New open access chapter by me and @terguy updating and refining our ‘three generations’ model of distance learning pedagogy

This is a chapter by me and Terry Anderson for Springer’s new Handbook of Open, Distance, and Digital Education that updates and refines our popular (1658 citations, and still rising, for the original paper alone) but now long-in-the-tooth ‘three generations’ model of distance learning pedagogy. We have changed the labels for the pedagogical families this time round to ones that I think are more coherent, divided according to their epistemological underpinnings: the objectivist, the subjectivist, and the complexivist. and we have added some speculations about whether further paradigms might have started to emerge in the 11 years since our original paper was published. Our main conclusion, though, is that no single pedagogical paradigm will dominate in the foreseeable future: that we are in an era of great pedagogical diversity, and that this diversity will only increase as time goes by.

The three major paradigms

Objectivist: previously known as ‘behaviourist/cognitivist’, what characterizes objectivist pedagogies is that they are both defined by assumptions of an objective external reality, and driven by (usually teacher-defined) objectives. It’s a paradigm of teaching, where teachers are typically sages on the stage using methods intended to achieve effective learning of defined facts and skills. Examples include behaviourism, learning styles theories, brain-based approaches, multiple intelligence models, media theories, and similar approaches where the focus is on efficient transmission and replication of received knowledge.

Subjectivist: formerly known as ‘social constructivist’, subjectivist pedagogies are concerned with – well – subjects: they are concerned with the personal and social co-construction of knowledge, recognizing its situated and always unique nature, saying little about methods but a lot about meaning-making. It’s a paradigm of learning, where teachers are typically guides on the side, supporting individuals and groups to learn in complex, situated contexts. Examples include constructivist, social constructivist, constructionist, and similar families of theory where the emphasis is as much on the learners’ growth and development in a human society as it is on what is being learned.

Complexivist: originally described as ‘connectivist’ (which was confusing and inaccurate), complexivist pedagogies acknowledge and exploit the complex nature of our massively distributed cognition, including its richly recursive self-organizing and emergent properties, its reification through shared tools and artefacts, and its many social layers. It’s a paradigm of knowledge, where teachers are fellow learners, co-travellers and role models, and knowledge exists not just in individual minds but in our minds’ extensions, in both other people and what we collectively create. Examples include connectivism, rhizomatic learning, distributed cognition, cognitive apprenticeship, networks of practice, and similar theories (including my own co-participation model, as it happens). We borrow the term ‘complexivist’ from Davis and Sumara, whose 2006 book on the subject is well worth reading, albeit grounded mainly in in-person learning.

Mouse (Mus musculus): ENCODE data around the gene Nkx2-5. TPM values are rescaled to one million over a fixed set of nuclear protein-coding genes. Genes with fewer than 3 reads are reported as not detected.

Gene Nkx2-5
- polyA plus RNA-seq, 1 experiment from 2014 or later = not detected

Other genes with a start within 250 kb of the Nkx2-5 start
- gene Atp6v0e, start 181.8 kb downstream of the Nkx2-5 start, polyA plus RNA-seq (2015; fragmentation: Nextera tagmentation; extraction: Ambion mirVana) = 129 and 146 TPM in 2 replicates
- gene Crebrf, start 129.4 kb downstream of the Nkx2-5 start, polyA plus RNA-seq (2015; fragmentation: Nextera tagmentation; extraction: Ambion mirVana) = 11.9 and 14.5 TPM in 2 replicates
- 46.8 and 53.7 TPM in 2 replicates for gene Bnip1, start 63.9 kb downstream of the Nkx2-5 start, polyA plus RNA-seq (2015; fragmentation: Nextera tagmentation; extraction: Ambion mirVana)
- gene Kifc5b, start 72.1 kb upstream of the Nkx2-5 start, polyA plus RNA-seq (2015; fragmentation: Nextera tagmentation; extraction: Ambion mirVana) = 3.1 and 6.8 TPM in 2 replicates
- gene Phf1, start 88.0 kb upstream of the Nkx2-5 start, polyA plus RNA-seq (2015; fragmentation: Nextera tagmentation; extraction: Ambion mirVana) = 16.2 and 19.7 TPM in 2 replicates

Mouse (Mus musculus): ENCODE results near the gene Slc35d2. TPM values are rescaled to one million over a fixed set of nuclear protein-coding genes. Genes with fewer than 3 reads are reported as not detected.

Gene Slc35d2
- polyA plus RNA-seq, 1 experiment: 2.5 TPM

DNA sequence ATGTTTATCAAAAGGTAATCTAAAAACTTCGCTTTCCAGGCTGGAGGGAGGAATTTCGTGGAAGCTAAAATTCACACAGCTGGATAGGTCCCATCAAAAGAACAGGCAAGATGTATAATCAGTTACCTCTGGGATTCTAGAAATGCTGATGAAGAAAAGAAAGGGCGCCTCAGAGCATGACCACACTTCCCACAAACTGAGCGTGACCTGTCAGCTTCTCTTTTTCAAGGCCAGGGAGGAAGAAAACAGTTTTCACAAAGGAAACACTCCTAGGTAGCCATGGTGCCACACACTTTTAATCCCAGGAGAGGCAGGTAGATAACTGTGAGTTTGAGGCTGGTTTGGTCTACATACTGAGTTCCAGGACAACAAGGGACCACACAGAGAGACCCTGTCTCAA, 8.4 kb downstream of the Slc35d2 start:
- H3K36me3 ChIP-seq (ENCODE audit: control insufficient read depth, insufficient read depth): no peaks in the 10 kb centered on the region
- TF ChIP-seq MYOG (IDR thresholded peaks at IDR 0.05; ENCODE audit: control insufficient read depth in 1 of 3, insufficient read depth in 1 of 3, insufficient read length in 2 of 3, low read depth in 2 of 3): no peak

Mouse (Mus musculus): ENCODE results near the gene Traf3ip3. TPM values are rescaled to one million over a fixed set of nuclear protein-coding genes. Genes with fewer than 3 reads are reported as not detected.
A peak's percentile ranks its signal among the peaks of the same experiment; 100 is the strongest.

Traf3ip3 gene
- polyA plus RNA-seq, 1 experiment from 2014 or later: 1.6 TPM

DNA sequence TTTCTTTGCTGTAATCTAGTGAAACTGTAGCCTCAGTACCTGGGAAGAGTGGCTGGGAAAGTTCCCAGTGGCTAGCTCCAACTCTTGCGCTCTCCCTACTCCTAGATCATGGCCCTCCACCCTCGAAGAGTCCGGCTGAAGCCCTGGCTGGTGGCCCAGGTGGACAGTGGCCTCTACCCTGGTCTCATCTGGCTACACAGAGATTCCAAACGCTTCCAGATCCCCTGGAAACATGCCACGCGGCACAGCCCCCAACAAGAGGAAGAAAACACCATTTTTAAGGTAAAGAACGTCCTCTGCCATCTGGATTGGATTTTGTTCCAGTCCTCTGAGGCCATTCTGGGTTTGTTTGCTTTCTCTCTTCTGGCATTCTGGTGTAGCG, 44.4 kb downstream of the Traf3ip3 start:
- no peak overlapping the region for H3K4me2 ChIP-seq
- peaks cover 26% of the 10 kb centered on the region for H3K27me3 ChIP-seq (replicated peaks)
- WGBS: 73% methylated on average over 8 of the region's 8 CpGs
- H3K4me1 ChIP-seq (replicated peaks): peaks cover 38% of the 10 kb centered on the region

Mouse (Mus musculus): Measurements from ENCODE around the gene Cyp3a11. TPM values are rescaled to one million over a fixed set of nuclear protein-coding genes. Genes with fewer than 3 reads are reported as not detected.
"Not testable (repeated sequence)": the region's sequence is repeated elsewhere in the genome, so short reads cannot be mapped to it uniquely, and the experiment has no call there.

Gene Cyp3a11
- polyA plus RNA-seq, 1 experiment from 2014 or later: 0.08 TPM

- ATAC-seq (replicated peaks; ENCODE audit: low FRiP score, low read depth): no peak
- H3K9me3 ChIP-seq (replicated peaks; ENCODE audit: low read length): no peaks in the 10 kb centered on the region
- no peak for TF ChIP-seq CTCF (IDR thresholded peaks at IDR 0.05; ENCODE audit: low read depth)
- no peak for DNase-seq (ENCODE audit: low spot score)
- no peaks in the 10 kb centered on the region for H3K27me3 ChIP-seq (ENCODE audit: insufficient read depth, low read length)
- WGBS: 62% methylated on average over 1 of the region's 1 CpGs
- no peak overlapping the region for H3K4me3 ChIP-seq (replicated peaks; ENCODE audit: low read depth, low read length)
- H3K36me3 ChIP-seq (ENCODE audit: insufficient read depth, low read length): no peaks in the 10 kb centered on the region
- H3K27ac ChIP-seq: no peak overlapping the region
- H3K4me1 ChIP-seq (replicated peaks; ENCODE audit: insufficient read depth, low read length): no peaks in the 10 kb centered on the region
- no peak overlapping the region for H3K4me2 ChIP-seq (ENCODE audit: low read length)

No one paradigm dominates: all typically play a role at some point of a learning journey, all build upon and assemble ideas that are contained in the others (theories are technologies too), and all have been around as ways of learning for as long as humans have existed.

Emerging paradigms

Beyond these broad families, we speculate on whether any new pedagogical paradigms are emerging or have emerged within the 12 years since we first developed these ideas. We come up with the following possible candidates:

Theory-free: this is a digitally native paradigm that typically employs variations of AI technologies to extract patterns from large amounts of data on how people learn, and that provides support accordingly. This is the realm of adaptive hypermedia, learning analytics, and data mining. While the vast majority of such methods are very firmly in the objectivist tradition (the models are trained or designed by identifying what leads to ‘successful’ achievement of outcomes) a few look beyond defined learning products into social engagement or other measures of the learning process, or seek open-ended patterns in emergent collective behaviours. We see the former as a dystopic trend, but find promise in the latter, notwithstanding the risks of filter bubbles and systemic bias.